The AP Literature class is “Waiting for Godot”

It was not necessarily a day we were all waiting for—January 13th—the transition from holiday mode back to school mode. It is a jolt. For the high school AP Literature students the day meant Waiting for Godot.  Their second semester began with this tragicomedy by the Irish playwright, Samuel Beckett. Instead of starting with reading the play, they worked in groups of two or three and made short films of 4-page sections—fragments of the whole.  Then, we lined the clips up in a YouTube Playlist and watched the full student performance of the play—65 students from 4 sections of the course. A fragmented immersion became a unified whole.

Next we read the play and watched a professionally produced film. Then we used Google Hangouts and chatted with Hugo Armstrong who was in LA.  Hugo, friend of the ASIJ community and star of last year’s Ricketson Theater production of “8”, had played the role of Lucky about two years ago in the Mark Taper Forum production of Waiting for Godot. Hugo was animated and passionate, answering student questions about the meaning of the play, even reading at one point Lucky’s famous monologue.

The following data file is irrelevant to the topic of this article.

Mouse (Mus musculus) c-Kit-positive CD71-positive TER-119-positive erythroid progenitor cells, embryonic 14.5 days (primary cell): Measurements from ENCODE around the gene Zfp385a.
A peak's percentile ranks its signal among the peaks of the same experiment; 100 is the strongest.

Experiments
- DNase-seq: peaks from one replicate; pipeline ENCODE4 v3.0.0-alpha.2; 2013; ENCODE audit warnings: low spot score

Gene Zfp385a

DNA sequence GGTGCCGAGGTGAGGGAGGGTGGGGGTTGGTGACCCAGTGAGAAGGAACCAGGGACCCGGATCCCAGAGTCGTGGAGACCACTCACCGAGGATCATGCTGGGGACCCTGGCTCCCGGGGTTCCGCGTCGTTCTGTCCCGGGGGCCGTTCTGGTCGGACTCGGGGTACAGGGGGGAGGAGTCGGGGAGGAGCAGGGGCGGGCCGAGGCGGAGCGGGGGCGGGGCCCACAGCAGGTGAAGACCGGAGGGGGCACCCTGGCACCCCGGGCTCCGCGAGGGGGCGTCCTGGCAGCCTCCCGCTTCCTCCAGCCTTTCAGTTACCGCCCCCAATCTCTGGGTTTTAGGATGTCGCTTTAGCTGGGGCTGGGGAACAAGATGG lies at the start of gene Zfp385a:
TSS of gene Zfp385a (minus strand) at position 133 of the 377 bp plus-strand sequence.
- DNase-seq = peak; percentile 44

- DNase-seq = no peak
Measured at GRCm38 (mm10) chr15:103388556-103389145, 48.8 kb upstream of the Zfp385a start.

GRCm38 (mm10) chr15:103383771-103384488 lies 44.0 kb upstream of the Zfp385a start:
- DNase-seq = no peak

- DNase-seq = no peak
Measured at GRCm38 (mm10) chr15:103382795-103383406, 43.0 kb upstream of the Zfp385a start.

Later the same day we gathered in the BlackBox and heard Dr. Andy Fitzsimons, a professor of Irish Literature. Dr. Fitzsimons’ presentation was scholarly and challenging, so dense in fact that several students went back to the ASIJ TV site to review it and take notes. On the final day of our Beckett study, students generated 100 thoughts about the play, preparing for their written assignment. In the homestretch we teachers stopped waiting for Godot and started waiting for the 65 essays about the play in which nothing happens, twice. (Karen Noll, HS English)

“Listening to Hugo speak about his personal experiences and interpretations of the play provided us with invaluable insight.  His perspective as a professional actor greatly influenced my understanding of Beckett’s intent.” – Sumika Davidson, grade 12

“Our non-linear style of approaching Waiting for Godot  certainly felt unconventional, but it definitely paid off in the end. While it took a while to digest, finding the meaning of the play–or rather, the lack thereof–was an oddly satisfying experience.” – Kai McGuire, grade 12

Student work:

Hugo Armstrong Youtube discussion (both sessions): 

(class #1) at 4:36 Hugo talks about auditioning for the role and then what it was like to work Barry Mandel who had worked with Beckett, and Barry McGoven.

Student responses to talking with Hugo immediately after the Hangout out: